Lopazanski said the amended septic rule also directs the Division of Coastal Management to make allowances for areas impacted by hurricanes and tropical storms, where septic systems may be damaged by overwash or burial of the vegetation line. The systems, which the general statute defines as the septic tank, the pump tank and the ground absorption field, can still be repaired or relocated to restore their function and avoid impacts to the public trust beach, he said.
In decisions to repair or relocate, components are considered separate structures. If they cannot be repaired in place, they would be subject to erosion-rate-based setbacks that apply to other oceanfront structures. Septic systems will not be permitted separately when an owner seeks a permit to build in a coastal zone.
Also, National Flood Insurance Program staff clarified that public funds are not available for moving septic systems, Lopazanski said. Flood insurance payouts are not considered public funds.
A public hearing on the amended rule is expected to be held in early fall.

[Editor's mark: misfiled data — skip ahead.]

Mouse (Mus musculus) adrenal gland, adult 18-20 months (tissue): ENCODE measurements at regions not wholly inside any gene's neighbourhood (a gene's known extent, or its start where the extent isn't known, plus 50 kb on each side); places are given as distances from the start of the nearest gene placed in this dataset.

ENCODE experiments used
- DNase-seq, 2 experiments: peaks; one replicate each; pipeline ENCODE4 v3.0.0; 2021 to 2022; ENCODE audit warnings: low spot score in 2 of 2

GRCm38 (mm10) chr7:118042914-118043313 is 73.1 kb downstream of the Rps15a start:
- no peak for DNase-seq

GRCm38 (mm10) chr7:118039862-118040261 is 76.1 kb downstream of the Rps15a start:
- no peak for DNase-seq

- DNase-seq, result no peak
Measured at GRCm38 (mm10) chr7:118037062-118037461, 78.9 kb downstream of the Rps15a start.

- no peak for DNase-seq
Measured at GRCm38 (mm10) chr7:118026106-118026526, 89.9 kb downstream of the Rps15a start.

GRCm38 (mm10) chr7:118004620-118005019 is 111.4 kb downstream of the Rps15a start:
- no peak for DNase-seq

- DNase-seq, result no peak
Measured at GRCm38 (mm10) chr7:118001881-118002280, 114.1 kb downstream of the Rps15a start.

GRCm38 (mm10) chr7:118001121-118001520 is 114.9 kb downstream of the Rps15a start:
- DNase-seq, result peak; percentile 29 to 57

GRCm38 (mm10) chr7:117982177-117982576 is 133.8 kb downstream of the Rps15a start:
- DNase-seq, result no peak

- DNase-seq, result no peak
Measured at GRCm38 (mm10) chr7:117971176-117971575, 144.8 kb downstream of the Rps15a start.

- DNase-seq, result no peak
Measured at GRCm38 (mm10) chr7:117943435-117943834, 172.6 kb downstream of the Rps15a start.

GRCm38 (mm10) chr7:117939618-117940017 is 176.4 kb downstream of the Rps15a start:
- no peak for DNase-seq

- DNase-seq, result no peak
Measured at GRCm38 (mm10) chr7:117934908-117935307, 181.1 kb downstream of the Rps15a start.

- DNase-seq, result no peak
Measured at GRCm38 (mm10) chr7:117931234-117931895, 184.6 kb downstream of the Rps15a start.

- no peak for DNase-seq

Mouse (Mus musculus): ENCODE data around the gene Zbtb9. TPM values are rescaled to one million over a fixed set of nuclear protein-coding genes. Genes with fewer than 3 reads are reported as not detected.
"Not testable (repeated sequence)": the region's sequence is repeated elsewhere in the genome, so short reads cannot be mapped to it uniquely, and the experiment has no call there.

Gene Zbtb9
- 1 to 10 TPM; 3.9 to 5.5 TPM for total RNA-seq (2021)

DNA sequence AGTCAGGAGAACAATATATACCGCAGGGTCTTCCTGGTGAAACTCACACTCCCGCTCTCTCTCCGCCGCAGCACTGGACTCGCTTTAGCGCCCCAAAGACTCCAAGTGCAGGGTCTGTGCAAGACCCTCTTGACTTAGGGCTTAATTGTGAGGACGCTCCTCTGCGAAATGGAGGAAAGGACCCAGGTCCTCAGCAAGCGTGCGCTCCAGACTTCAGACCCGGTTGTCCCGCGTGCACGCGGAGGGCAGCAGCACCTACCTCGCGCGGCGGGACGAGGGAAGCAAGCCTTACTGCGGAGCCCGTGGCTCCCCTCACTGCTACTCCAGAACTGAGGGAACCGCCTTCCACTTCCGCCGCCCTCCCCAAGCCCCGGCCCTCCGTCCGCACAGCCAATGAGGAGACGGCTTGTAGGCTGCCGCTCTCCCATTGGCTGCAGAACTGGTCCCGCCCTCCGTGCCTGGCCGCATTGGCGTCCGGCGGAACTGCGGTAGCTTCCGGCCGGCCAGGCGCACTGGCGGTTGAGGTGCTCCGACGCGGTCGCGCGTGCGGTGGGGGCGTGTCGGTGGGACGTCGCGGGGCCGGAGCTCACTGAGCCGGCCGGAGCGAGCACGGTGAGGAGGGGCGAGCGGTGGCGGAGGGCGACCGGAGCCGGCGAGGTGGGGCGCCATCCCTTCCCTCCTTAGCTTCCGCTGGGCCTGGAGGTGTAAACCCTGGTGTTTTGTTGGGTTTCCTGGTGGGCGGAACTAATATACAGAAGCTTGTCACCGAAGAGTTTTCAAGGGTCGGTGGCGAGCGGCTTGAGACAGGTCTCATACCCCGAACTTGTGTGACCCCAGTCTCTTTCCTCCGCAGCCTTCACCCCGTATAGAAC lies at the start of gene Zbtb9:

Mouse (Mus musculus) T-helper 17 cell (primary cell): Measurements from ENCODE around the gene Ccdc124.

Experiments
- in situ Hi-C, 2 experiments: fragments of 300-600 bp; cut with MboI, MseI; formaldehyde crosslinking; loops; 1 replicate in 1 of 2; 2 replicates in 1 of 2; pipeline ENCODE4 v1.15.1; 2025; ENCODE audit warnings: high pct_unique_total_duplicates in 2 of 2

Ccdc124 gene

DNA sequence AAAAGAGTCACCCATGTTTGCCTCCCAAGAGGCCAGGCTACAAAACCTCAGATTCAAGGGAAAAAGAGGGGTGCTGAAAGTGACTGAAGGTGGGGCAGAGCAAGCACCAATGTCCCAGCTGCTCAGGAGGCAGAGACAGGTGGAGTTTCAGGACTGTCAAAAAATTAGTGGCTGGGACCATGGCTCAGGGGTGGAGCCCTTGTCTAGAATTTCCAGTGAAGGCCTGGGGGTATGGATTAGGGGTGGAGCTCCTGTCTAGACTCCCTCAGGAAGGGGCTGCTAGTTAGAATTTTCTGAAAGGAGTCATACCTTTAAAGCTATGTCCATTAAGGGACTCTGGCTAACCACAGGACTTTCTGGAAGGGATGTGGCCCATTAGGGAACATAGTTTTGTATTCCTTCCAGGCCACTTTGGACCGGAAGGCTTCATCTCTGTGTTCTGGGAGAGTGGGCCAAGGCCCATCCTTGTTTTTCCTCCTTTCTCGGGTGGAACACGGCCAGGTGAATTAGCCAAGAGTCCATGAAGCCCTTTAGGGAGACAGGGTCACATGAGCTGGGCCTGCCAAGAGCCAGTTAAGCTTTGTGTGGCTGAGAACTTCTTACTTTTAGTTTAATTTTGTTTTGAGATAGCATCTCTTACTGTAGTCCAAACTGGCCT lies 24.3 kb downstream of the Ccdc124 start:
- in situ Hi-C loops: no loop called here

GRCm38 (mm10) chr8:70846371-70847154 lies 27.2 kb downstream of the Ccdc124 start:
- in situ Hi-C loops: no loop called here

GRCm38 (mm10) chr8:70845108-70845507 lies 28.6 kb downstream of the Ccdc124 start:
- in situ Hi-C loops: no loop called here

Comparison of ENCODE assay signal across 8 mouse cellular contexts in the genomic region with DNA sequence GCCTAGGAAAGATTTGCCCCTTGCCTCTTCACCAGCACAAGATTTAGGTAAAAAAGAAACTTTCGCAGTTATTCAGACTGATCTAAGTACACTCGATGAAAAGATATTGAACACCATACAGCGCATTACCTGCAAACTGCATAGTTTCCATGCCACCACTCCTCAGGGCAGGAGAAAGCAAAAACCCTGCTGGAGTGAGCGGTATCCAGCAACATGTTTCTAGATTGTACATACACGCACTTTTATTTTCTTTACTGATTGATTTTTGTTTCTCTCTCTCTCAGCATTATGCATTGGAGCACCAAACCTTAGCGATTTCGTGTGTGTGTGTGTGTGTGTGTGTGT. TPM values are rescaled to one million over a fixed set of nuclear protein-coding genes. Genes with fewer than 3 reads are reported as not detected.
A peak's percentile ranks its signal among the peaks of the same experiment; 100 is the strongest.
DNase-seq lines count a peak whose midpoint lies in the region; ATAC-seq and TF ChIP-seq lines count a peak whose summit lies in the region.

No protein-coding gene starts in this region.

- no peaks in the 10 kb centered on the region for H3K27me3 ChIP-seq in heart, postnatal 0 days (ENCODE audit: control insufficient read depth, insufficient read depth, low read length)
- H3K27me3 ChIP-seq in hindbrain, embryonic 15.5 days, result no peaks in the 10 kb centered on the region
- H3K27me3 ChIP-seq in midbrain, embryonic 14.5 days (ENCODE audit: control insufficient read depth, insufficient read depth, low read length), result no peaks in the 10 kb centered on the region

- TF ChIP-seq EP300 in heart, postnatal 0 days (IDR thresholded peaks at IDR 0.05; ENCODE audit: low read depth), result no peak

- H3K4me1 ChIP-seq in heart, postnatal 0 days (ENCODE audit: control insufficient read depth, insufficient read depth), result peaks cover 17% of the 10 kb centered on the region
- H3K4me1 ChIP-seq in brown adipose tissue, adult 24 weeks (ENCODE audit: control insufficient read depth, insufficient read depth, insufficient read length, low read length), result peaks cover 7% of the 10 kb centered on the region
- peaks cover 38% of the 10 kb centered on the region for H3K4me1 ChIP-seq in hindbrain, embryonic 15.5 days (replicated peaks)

Flood history disclosure
After another presentation by Department of Environmental Quality Assistant General Counsel Christine A. Goebel about a petition for rulemaking with the N.C. Real Estate Commission that is proposing to add information about a property’s flood history and flood risk to the real estate disclosure form, the commission agreed to send a letter in support of the changes to the Real Estate Commission.
Outer Banks Association of Realtors Government Affairs Director Donna Creef said that the Outer Banks agents were concerned about access to flood information, some of which may be available only to engineers. Flood history also may not be available to a broker, or be limited by privacy strictures. She noted that buyers should be advised of the value of having a flood insurance policy, no matter the requirement in the designated flood zone.
Coastal Resources Advisory Committee member Spencer Rogers, a coastal erosion specialist who retired last year after 40 years with N.C. Sea Grant, recommended including the beach erosion rate in disclosures. He suggested including information about a provision in state law that requires a builder to move a property that is imminently threatened for a period of eight years. The threat could be mitigated by beach protections such as sandbags or beach nourishment. Rogers said that to his knowledge, the requirement had never been applied.